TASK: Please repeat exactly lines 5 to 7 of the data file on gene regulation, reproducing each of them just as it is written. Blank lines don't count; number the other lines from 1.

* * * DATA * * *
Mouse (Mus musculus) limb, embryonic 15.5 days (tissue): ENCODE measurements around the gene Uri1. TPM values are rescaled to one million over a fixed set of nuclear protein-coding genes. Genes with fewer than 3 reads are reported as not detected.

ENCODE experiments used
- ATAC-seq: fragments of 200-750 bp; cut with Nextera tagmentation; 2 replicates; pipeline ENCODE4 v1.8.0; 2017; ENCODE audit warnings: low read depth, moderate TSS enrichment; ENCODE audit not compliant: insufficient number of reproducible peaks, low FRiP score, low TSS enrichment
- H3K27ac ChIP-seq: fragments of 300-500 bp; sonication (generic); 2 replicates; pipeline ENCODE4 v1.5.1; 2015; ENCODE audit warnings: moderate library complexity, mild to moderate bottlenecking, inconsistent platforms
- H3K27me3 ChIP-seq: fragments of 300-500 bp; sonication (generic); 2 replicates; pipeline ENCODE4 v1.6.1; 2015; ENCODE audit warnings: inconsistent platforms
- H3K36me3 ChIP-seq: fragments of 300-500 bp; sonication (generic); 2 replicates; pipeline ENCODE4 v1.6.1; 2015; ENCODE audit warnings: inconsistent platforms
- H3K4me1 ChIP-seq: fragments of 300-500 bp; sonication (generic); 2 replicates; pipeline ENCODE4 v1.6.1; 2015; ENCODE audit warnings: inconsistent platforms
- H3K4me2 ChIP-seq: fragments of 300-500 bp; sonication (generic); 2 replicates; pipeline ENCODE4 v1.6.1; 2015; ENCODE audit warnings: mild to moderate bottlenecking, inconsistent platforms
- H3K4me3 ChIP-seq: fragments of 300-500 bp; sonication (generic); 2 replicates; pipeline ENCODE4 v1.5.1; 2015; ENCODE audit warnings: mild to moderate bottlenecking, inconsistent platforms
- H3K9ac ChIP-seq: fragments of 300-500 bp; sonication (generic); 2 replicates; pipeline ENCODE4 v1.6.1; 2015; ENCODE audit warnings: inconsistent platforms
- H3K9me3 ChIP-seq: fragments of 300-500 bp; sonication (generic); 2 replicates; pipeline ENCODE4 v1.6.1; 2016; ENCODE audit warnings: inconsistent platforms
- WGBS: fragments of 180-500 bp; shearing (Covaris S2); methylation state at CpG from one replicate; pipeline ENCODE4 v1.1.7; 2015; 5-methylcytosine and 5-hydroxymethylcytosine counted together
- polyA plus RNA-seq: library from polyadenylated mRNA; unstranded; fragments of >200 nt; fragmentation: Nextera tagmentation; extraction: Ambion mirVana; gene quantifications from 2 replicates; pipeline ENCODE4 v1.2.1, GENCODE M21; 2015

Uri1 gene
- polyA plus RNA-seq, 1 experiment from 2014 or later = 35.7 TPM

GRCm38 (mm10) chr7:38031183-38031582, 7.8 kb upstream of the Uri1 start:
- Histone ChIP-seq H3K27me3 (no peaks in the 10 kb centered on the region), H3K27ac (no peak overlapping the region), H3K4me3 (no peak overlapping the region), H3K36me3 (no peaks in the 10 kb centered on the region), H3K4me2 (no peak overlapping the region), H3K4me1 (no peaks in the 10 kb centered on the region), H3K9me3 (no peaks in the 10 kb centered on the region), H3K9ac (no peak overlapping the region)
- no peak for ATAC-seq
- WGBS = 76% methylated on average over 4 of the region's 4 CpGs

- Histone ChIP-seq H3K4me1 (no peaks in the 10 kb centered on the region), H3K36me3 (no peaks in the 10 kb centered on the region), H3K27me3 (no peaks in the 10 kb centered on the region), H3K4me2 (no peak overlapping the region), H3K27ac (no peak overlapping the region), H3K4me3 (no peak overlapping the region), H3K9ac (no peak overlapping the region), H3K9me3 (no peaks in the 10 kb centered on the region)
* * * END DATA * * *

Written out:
- H3K27me3 ChIP-seq: fragments of 300-500 bp; sonication (generic); 2 replicates; pipeline ENCODE4 v1.6.1; 2015; ENCODE audit warnings: inconsistent platforms
- H3K36me3 ChIP-seq: fragments of 300-500 bp; sonication (generic); 2 replicates; pipeline ENCODE4 v1.6.1; 2015; ENCODE audit warnings: inconsistent platforms
- H3K4me1 ChIP-seq: fragments of 300-500 bp; sonication (generic); 2 replicates; pipeline ENCODE4 v1.6.1; 2015; ENCODE audit warnings: inconsistent platforms